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Mapping Artist Nationalities at MoMA

Despite my map’s inherent flaws, it was a good exercise to experiment with mapping tools and test out the theories and ideas we’ve been reading about recently. From the beginning, I was interested in doing a map related to the arts. Luckily, the Museum of Modern Art in New York has provided open access to a dataset of artists and artworks in the collection: “The Artists dataset contains 15,236 records, representing all the artists who have work in MoMA’s collection and have been cataloged in our database. It includes basic metadata for each artist, including name, nationality, gender, birth year, death year, Wiki QID, and Getty ULAN ID.” After reviewing the data, I concluded nationality would be the focal point of my map; plotting the countries to visualize the artists’ nationalities.

Plotting 15,000+ points was not an option for several reasons: 1) too data-intensive for a simple map; 2) most of the artists are American so most plot points would be on this area (cities and states are not provided because “nationality” refers to country) 3) 3,000+ do not have nationality listed or it is listed as “various”, referring to artist collectives or other entities. I scrubbed the data to remove the information I could not use and added latitude and longitude for each country. Additionally, I added a column for # of artists for each country which allowed me to have one row per country, culminating in a spreadsheet with 100+ rows of data – much more map-friendly.

Using Leaflet

All of the recommended mapping tools are fascinating but I have some experience writing javascript code so I chose to do the map in Leaflet. I did some quick tutorials to familiarize myself with the tool and then Googled some different ways of handling this data. The simplest option was using JSON arrays for each plot point, rather than connecting the map to a .csv file. So, back to my spreadsheet, I converted # of artists per nationality to a percentage of the whole and added a column to concatenate the columns. This last column was copied/pasted into javascript. Finally, in my code, I created a formula for the plot point “circles” to convert the percentage of each nationality to a radius in meters. This needed some trial and error as I wanted the plot points to be big enough to be seen at a specific map zoom, while also maintaining the proportions of the data. The resulting map shows plot points of nationality tied to countries, which are clickable to see the # of artists belonging to that nationality.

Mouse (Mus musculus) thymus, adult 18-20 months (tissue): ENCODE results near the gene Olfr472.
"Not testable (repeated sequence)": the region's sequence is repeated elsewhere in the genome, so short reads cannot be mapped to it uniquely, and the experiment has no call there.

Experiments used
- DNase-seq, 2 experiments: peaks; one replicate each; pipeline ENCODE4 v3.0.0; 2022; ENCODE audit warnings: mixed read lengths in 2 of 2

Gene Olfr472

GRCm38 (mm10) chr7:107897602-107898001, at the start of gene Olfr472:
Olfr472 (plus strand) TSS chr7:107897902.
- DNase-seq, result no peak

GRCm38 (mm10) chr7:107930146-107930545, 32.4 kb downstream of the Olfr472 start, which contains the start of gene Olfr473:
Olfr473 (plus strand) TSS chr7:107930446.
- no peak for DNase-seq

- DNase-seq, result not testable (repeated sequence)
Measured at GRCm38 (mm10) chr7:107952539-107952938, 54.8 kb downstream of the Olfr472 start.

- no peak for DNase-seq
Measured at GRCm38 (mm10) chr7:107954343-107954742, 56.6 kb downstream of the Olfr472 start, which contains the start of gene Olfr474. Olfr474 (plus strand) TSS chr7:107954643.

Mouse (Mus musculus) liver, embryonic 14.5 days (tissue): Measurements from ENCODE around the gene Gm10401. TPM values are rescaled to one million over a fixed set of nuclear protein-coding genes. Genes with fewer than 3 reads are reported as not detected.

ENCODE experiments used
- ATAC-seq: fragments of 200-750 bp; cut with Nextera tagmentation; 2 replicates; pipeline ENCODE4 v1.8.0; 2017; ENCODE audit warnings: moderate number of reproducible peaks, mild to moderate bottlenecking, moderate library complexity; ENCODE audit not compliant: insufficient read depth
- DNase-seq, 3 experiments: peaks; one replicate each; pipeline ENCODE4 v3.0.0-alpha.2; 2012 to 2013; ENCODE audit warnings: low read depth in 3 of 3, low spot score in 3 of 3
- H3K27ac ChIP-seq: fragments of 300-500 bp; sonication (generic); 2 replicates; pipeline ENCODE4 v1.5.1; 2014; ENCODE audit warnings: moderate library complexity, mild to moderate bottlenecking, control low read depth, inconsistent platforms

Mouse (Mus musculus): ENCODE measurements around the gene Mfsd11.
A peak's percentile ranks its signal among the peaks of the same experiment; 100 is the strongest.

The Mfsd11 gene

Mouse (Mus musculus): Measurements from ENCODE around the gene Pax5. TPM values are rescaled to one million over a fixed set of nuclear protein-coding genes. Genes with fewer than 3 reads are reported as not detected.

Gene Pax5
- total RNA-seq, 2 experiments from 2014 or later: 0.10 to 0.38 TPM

Arguably, MoMA has been the international gatekeeper of modern and contemporary art since its founding in 1929. Situated in New York City, it is no surprise that most artists in MoMA’s collection are American and European. British, German, and French artists are well represented. From the map, it’s clear to see MoMA artists have many nationalities but there are also nations that are not represented at all in MoMA’s collection.

Flaws (there are many)

  • How recent is the data set provided by MoMA? Although github says the files were updated “27 days ago”, it’s not clear what was updated.
  • How accurate is the data set provided by MoMA? Are they modifying the data to tell a story which suits the institution?
  • Issues of nationality vs. race vs. citizenship vs. ethnicity. I found myself questioning the meaning of these terms through this process. Additionally, a nationality is not only tied to a country – artists are Native American, Palestine, Catalan and Canadian Inuit, for example. These are not not countries included on the map so I had to use artistic license to plot these places. Also, as I mentioned previously, 3,000+ artists do not have nationality in the dataset.
  • Latitude and longitude coordinates are placed at the centers of countries which do not fully represent “nationality”.
  • The sizes of my plot points are subjective, based on what I think would be a good visual representation of proportional size.
  • Art collecting by an institution is intrinsically related to colonization and my map compounds this issue by using a tool of colonization – the map itself.

Possibilities for Improvements

  • An interactive map that allows a view of the data over time to reveal collecting habits of the museum. When were European artists most collected? What is the nationality of artists collected in recent years? Do the collecting habits change based on the curators at the time? Do the collecting habits reflect concurrent events such as wars or social movements?